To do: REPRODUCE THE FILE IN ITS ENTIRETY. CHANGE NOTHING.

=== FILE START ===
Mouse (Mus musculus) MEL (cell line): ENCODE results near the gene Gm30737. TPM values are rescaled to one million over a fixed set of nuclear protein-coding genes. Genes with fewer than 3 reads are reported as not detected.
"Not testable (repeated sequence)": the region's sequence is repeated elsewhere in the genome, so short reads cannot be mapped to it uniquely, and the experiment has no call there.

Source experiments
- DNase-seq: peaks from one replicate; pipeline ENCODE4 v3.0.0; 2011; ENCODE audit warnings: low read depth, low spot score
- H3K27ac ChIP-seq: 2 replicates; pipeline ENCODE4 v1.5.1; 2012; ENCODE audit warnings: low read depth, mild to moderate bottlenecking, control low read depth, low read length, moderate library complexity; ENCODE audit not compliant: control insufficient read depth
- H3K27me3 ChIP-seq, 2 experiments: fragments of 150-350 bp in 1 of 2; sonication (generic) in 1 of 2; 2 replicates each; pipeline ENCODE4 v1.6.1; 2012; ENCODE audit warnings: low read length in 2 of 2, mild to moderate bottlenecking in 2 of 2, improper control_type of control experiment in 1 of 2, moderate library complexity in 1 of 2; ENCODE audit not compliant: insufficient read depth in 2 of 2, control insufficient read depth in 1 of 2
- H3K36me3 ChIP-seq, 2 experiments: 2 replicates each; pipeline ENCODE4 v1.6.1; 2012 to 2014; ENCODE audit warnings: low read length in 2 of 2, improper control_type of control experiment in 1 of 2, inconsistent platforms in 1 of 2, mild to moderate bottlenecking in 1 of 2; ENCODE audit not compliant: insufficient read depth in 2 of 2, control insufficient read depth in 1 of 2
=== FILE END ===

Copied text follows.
Mouse (Mus musculus) MEL (cell line): ENCODE results near the gene Gm30737. TPM values are rescaled to one million over a fixed set of nuclear protein-coding genes. Genes with fewer than 3 reads are reported as not detected.
"Not testable (repeated sequence)": the region's sequence is repeated elsewhere in the genome, so short reads cannot be mapped to it uniquely, and the experiment has no call there.

Source experiments
- DNase-seq: peaks from one replicate; pipeline ENCODE4 v3.0.0; 2011; ENCODE audit warnings: low read depth, low spot score
- H3K27ac ChIP-seq: 2 replicates; pipeline ENCODE4 v1.5.1; 2012; ENCODE audit warnings: low read depth, mild to moderate bottlenecking, control low read depth, low read length, moderate library complexity; ENCODE audit not compliant: control insufficient read depth
- H3K27me3 ChIP-seq, 2 experiments: fragments of 150-350 bp in 1 of 2; sonication (generic) in 1 of 2; 2 replicates each; pipeline ENCODE4 v1.6.1; 2012; ENCODE audit warnings: low read length in 2 of 2, mild to moderate bottlenecking in 2 of 2, improper control_type of control experiment in 1 of 2, moderate library complexity in 1 of 2; ENCODE audit not compliant: insufficient read depth in 2 of 2, control insufficient read depth in 1 of 2
- H3K36me3 ChIP-seq, 2 experiments: 2 replicates each; pipeline ENCODE4 v1.6.1; 2012 to 2014; ENCODE audit warnings: low read length in 2 of 2, improper control_type of control experiment in 1 of 2, inconsistent platforms in 1 of 2, mild to moderate bottlenecking in 1 of 2; ENCODE audit not compliant: insufficient read depth in 2 of 2, control insufficient read depth in 1 of 2